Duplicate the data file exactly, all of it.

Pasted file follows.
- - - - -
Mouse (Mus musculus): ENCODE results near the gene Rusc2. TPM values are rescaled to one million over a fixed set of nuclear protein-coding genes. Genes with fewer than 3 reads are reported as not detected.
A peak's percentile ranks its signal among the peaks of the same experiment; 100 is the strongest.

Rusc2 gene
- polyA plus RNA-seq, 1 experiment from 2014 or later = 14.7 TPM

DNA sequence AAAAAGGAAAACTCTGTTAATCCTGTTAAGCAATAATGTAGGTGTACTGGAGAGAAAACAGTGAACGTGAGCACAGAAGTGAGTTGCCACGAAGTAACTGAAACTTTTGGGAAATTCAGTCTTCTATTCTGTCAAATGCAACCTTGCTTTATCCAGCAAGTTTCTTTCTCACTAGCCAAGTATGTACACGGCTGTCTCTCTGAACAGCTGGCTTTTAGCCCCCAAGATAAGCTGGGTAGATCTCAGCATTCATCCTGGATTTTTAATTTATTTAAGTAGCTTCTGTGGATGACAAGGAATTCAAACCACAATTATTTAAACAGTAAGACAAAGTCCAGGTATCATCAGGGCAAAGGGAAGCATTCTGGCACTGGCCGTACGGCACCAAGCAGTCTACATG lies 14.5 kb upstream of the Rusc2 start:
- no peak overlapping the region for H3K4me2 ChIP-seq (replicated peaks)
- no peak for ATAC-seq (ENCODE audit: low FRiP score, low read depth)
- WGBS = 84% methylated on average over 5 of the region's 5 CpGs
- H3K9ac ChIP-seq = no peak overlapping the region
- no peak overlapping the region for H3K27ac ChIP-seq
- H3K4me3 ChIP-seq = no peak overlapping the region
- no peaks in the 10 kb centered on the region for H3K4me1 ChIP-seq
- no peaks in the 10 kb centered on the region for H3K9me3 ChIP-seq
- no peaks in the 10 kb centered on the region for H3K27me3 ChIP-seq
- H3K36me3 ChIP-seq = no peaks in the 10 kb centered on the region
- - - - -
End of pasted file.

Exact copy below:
Mouse (Mus musculus): ENCODE results near the gene Rusc2. TPM values are rescaled to one million over a fixed set of nuclear protein-coding genes. Genes with fewer than 3 reads are reported as not detected.
A peak's percentile ranks its signal among the peaks of the same experiment; 100 is the strongest.

Rusc2 gene
- polyA plus RNA-seq, 1 experiment from 2014 or later = 14.7 TPM

DNA sequence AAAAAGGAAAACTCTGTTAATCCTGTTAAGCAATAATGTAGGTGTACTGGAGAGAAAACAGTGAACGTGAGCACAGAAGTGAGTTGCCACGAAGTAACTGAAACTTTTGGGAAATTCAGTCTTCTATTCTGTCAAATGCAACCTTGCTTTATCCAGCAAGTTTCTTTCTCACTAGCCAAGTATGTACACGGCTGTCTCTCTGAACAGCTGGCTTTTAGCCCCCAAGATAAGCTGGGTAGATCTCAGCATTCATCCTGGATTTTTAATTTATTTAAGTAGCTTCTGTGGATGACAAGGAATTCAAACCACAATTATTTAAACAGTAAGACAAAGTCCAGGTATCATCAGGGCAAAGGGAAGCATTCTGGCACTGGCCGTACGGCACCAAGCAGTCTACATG lies 14.5 kb upstream of the Rusc2 start:
- no peak overlapping the region for H3K4me2 ChIP-seq (replicated peaks)
- no peak for ATAC-seq (ENCODE audit: low FRiP score, low read depth)
- WGBS = 84% methylated on average over 5 of the region's 5 CpGs
- H3K9ac ChIP-seq = no peak overlapping the region
- no peak overlapping the region for H3K27ac ChIP-seq
- H3K4me3 ChIP-seq = no peak overlapping the region
- no peaks in the 10 kb centered on the region for H3K4me1 ChIP-seq
- no peaks in the 10 kb centered on the region for H3K9me3 ChIP-seq
- no peaks in the 10 kb centered on the region for H3K27me3 ChIP-seq
- H3K36me3 ChIP-seq = no peaks in the 10 kb centered on the region